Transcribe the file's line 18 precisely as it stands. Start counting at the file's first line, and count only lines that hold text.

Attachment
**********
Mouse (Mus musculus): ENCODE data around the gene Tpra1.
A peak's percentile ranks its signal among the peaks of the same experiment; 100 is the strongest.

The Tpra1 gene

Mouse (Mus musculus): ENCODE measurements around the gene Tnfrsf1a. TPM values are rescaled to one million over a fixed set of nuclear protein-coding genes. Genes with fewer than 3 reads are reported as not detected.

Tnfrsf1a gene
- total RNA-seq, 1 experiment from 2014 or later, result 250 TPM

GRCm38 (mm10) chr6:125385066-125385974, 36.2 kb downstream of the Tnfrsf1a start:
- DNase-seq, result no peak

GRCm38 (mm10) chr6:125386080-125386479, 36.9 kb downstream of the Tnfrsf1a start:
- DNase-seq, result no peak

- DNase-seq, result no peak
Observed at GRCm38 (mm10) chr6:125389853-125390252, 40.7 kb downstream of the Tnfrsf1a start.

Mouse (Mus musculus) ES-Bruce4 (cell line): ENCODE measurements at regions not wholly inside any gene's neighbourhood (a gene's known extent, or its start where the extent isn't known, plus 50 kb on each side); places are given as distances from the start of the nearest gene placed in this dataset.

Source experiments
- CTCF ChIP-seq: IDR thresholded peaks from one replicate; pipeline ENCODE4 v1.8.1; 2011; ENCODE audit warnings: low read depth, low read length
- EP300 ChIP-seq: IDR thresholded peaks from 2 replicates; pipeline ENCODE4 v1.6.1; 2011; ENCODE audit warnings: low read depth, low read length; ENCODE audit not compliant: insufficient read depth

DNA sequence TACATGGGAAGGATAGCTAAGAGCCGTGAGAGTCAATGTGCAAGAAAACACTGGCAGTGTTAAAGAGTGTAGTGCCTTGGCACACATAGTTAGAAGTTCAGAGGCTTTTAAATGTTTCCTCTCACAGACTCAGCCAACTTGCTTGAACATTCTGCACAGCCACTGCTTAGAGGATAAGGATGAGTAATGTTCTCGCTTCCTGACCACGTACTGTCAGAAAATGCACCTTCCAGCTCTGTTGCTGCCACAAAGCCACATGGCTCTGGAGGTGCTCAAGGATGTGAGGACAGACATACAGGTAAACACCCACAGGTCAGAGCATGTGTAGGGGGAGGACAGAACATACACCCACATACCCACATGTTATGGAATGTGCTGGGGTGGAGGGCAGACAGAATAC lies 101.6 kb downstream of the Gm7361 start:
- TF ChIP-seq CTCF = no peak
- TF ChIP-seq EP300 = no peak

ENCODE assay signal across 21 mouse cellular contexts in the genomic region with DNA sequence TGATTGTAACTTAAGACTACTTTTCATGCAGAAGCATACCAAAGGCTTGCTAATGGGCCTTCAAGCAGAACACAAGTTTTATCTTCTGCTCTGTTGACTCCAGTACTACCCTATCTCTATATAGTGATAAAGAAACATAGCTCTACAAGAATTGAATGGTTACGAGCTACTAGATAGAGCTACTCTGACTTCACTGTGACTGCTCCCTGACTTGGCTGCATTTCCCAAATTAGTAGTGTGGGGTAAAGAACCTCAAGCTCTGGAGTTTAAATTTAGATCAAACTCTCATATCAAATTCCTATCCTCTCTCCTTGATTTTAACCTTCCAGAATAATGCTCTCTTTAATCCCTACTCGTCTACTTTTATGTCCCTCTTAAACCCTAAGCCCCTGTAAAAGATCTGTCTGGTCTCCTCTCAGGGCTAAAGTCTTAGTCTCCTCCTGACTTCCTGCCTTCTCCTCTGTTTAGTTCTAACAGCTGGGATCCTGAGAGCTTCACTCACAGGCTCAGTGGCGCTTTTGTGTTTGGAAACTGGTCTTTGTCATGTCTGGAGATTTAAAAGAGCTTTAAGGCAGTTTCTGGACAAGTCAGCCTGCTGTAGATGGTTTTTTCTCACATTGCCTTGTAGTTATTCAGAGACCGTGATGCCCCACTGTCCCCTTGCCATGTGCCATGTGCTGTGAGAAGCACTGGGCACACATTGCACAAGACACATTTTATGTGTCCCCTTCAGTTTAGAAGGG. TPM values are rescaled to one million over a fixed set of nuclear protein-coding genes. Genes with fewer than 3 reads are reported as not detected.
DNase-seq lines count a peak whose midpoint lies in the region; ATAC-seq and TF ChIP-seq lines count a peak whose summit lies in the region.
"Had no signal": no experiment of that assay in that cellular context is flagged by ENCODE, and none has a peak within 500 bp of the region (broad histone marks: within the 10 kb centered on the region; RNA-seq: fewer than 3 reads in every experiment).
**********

- TF ChIP-seq CTCF = no peak